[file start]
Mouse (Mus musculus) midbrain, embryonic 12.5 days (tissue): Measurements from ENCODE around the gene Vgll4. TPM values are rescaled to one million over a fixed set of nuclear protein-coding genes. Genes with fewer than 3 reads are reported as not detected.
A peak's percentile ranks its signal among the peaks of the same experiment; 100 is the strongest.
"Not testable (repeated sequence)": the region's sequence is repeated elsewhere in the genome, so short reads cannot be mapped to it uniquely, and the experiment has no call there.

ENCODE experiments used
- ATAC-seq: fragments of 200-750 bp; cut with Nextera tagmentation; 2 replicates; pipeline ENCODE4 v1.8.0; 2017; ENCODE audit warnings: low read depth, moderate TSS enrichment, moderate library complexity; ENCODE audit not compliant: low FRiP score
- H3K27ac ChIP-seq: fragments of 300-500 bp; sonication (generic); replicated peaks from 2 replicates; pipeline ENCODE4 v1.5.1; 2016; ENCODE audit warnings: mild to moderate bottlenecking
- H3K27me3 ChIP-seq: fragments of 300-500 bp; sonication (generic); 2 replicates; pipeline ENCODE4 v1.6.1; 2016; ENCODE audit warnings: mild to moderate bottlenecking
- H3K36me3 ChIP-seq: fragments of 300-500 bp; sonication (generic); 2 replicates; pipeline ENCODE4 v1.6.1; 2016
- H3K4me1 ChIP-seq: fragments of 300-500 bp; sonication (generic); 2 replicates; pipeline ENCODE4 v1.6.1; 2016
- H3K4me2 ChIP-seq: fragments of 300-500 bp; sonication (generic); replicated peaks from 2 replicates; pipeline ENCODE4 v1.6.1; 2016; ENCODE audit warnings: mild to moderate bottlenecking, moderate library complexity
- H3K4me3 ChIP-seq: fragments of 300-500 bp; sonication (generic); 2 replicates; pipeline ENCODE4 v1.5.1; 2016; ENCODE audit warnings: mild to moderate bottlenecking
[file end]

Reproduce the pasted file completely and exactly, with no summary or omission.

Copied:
Mouse (Mus musculus) midbrain, embryonic 12.5 days (tissue): Measurements from ENCODE around the gene Vgll4. TPM values are rescaled to one million over a fixed set of nuclear protein-coding genes. Genes with fewer than 3 reads are reported as not detected.
A peak's percentile ranks its signal among the peaks of the same experiment; 100 is the strongest.
"Not testable (repeated sequence)": the region's sequence is repeated elsewhere in the genome, so short reads cannot be mapped to it uniquely, and the experiment has no call there.

ENCODE experiments used
- ATAC-seq: fragments of 200-750 bp; cut with Nextera tagmentation; 2 replicates; pipeline ENCODE4 v1.8.0; 2017; ENCODE audit warnings: low read depth, moderate TSS enrichment, moderate library complexity; ENCODE audit not compliant: low FRiP score
- H3K27ac ChIP-seq: fragments of 300-500 bp; sonication (generic); replicated peaks from 2 replicates; pipeline ENCODE4 v1.5.1; 2016; ENCODE audit warnings: mild to moderate bottlenecking
- H3K27me3 ChIP-seq: fragments of 300-500 bp; sonication (generic); 2 replicates; pipeline ENCODE4 v1.6.1; 2016; ENCODE audit warnings: mild to moderate bottlenecking
- H3K36me3 ChIP-seq: fragments of 300-500 bp; sonication (generic); 2 replicates; pipeline ENCODE4 v1.6.1; 2016
- H3K4me1 ChIP-seq: fragments of 300-500 bp; sonication (generic); 2 replicates; pipeline ENCODE4 v1.6.1; 2016
- H3K4me2 ChIP-seq: fragments of 300-500 bp; sonication (generic); replicated peaks from 2 replicates; pipeline ENCODE4 v1.6.1; 2016; ENCODE audit warnings: mild to moderate bottlenecking, moderate library complexity
- H3K4me3 ChIP-seq: fragments of 300-500 bp; sonication (generic); 2 replicates; pipeline ENCODE4 v1.5.1; 2016; ENCODE audit warnings: mild to moderate bottlenecking